The quick and easy way to understand your retirement options
Are retirement options deliberately confusing?
It can seem that way with the seemingly endless stream of legislative changes, not to mention the terminology – from flexi-access drawdown to crystallised funds, and who decided it was a good idea to coin the phrase UFPLS (sometimes affectionately known as ‘hufflepuffs’ in the industry)?
The good news is that getting a basic understanding of the retirement options available to you isn’t as difficult as it may initially seem. The starting point is not the complex terms and jargon, but your wants and needs.
Once you’re clear on the answers to this, it is then a case of choosing the right pension for you.
It might be that you want income security, so you know exactly how much you will receive each month.
Or perhaps you plan to work part time and want flexibility with your income so you can take more or less as needed.
Maybe the income itself isn’t your main concern, but ensuring that you can leave any residual money in your pension to a beneficiary.
This is why it’s important to talk to a regulated adviser, as they can help you navigate the complexities and choose the most appropriate product for you, tailored to your personal circumstances.
The key differences between retirement options
To help get you started we have highlighted the main retirement options, which are available from the age of 55 – but this is a basic overview and cannot be used to make decisions about your retirement.
Offer a guaranteed income for life, even if you receive more than the value of your pension
Your income is set when you purchase, so if rates later decrease your income will not fall
There are different types to suit different people:
Your income is set when you purchase, so if rates increase you will not benefit
If your annuity does not rise in line with inflation then its spending power could fall over time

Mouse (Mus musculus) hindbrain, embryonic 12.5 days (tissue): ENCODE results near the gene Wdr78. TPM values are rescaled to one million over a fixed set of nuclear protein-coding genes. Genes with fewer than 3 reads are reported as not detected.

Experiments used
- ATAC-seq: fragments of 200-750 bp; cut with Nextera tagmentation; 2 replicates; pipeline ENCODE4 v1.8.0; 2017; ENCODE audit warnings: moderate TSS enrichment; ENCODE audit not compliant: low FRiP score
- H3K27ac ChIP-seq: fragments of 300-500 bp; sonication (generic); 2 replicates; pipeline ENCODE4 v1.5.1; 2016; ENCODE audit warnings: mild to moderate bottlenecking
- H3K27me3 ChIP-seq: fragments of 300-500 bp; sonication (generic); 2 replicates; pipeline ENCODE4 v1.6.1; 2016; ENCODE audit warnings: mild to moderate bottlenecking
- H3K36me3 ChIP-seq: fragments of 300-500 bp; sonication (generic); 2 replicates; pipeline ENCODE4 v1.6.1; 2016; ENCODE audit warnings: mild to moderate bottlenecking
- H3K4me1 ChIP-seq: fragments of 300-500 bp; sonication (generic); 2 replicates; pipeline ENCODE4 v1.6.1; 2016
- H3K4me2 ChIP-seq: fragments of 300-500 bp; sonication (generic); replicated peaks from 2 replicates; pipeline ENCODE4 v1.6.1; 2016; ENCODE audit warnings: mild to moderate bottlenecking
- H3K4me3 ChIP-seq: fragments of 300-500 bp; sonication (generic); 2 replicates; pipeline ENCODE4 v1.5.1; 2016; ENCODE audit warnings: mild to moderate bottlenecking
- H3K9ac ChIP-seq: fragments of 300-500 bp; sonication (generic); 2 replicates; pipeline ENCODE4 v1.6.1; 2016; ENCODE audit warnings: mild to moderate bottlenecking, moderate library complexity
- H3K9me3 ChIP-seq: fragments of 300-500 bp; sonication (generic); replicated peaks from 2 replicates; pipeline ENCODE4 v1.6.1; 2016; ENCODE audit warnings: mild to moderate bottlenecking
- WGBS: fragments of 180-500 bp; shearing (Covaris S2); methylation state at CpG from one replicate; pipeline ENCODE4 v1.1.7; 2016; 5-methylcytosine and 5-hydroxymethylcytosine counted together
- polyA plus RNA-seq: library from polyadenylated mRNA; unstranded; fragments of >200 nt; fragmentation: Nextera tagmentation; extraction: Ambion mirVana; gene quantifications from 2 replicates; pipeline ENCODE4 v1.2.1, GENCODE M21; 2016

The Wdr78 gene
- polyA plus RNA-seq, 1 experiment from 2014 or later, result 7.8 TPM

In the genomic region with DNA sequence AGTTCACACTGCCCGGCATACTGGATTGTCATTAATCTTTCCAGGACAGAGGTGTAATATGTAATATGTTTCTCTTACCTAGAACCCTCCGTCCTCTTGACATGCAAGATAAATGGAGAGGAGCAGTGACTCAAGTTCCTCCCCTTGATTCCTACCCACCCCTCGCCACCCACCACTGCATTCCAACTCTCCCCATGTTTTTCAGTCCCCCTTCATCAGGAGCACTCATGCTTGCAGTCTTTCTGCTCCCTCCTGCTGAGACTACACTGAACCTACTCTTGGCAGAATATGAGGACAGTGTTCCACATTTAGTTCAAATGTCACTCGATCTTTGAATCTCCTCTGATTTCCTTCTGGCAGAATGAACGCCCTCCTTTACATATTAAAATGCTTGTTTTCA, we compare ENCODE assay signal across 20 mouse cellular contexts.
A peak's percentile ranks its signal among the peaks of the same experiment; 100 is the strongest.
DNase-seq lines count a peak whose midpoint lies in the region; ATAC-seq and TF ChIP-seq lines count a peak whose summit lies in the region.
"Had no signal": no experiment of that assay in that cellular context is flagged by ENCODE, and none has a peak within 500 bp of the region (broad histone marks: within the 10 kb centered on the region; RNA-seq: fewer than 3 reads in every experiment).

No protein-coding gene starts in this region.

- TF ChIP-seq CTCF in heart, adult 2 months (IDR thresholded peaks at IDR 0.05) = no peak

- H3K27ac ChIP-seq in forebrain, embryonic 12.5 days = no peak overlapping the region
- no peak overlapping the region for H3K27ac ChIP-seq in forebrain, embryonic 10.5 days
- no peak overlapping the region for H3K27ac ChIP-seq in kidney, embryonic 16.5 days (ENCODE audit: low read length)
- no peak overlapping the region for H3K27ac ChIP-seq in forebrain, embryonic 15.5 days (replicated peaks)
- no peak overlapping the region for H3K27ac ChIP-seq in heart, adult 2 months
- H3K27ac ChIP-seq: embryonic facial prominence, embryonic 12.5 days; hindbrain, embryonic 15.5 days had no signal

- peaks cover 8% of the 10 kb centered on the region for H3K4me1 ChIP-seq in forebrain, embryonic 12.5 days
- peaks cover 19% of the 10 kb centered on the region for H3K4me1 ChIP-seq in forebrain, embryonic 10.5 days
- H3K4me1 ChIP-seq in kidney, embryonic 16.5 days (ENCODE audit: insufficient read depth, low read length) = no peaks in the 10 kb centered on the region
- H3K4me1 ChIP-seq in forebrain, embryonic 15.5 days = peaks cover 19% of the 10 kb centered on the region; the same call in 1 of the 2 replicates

You could die before receiving the full value of your pension fund
Not all annuities will provide an income to beneficiaries
Money can be taken ad-hoc or as regular income
There is no limit on how much can be withdrawn in a year, but marginal rates of income tax are due on sums over the 25% tax-free amount*
There is no ‘death tax’, but beneficiaries will pay their rate of income tax on withdrawals if the deceased was 75 or over*
The fund remains invested, so its value could increase
An annuity can be purchased with all or part of the remaining fund at any time
Anyone entering drawdown after April 2015 has a reduced annual allowance of £10,000 instead of £40,000
Fund will need managing
The fund remains invested, so its value could decrease and performance is not guaranteed
There is a risk of depleting the fund
Taxable lump sum
You can remove as much of the fund as you want, or empty it completely
25% of each withdrawal can be tax free, or a 25% tax-free lump sum can be taken
75% of the fund is treated as taxable income, so you could owe the taxman a lot of money*
Growth on the savings and investments may be taxable once outside of a pension*
The money may be considered part of your estate and be considered for inheritance tax*
A combination of the security of annuities and death benefits and flexibility of income drawdown
You maintain ownership of the fund
Slightly higher fees than income drawdown
Careful management is required
Are you considering your retirement options yet? Let us know in the comments below.
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Tax treatment depends on your individual circumstances and may be subject to change in the future
The details provided in this article are for general information only and are in no way deemed to be financial advice. All of the material is correct as of the publication date, but could be out-of-date by the time you read the article. For our latest information and news, please see our articles section: https://www.portafina.co.uk/whats-new
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